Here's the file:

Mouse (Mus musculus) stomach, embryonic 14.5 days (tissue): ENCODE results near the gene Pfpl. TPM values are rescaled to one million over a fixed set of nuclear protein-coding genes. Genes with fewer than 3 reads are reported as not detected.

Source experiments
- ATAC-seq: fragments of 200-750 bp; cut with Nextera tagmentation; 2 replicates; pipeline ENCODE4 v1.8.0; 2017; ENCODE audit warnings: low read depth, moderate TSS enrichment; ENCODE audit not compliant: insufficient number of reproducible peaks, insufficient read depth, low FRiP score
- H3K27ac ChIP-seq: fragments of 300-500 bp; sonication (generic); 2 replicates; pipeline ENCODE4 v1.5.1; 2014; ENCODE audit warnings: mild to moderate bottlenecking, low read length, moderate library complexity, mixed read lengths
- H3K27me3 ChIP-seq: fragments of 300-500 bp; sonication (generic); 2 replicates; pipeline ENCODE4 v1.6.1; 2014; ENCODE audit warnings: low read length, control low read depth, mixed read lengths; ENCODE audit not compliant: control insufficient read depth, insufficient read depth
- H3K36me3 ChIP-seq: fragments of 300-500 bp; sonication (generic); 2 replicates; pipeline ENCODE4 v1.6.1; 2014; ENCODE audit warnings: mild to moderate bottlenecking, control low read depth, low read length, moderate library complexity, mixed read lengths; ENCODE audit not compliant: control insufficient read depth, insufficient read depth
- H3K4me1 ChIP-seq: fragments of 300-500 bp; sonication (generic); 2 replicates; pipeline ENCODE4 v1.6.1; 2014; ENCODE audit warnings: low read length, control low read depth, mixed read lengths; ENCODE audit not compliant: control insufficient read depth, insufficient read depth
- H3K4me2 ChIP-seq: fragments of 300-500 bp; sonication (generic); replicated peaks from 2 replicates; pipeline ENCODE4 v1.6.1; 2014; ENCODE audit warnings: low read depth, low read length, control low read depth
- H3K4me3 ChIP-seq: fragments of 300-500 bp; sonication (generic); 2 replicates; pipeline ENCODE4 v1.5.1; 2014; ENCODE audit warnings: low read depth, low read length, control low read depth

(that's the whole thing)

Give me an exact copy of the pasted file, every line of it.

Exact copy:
Mouse (Mus musculus) stomach, embryonic 14.5 days (tissue): ENCODE results near the gene Pfpl. TPM values are rescaled to one million over a fixed set of nuclear protein-coding genes. Genes with fewer than 3 reads are reported as not detected.

Source experiments
- ATAC-seq: fragments of 200-750 bp; cut with Nextera tagmentation; 2 replicates; pipeline ENCODE4 v1.8.0; 2017; ENCODE audit warnings: low read depth, moderate TSS enrichment; ENCODE audit not compliant: insufficient number of reproducible peaks, insufficient read depth, low FRiP score
- H3K27ac ChIP-seq: fragments of 300-500 bp; sonication (generic); 2 replicates; pipeline ENCODE4 v1.5.1; 2014; ENCODE audit warnings: mild to moderate bottlenecking, low read length, moderate library complexity, mixed read lengths
- H3K27me3 ChIP-seq: fragments of 300-500 bp; sonication (generic); 2 replicates; pipeline ENCODE4 v1.6.1; 2014; ENCODE audit warnings: low read length, control low read depth, mixed read lengths; ENCODE audit not compliant: control insufficient read depth, insufficient read depth
- H3K36me3 ChIP-seq: fragments of 300-500 bp; sonication (generic); 2 replicates; pipeline ENCODE4 v1.6.1; 2014; ENCODE audit warnings: mild to moderate bottlenecking, control low read depth, low read length, moderate library complexity, mixed read lengths; ENCODE audit not compliant: control insufficient read depth, insufficient read depth
- H3K4me1 ChIP-seq: fragments of 300-500 bp; sonication (generic); 2 replicates; pipeline ENCODE4 v1.6.1; 2014; ENCODE audit warnings: low read length, control low read depth, mixed read lengths; ENCODE audit not compliant: control insufficient read depth, insufficient read depth
- H3K4me2 ChIP-seq: fragments of 300-500 bp; sonication (generic); replicated peaks from 2 replicates; pipeline ENCODE4 v1.6.1; 2014; ENCODE audit warnings: low read depth, low read length, control low read depth
- H3K4me3 ChIP-seq: fragments of 300-500 bp; sonication (generic); 2 replicates; pipeline ENCODE4 v1.5.1; 2014; ENCODE audit warnings: low read depth, low read length, control low read depth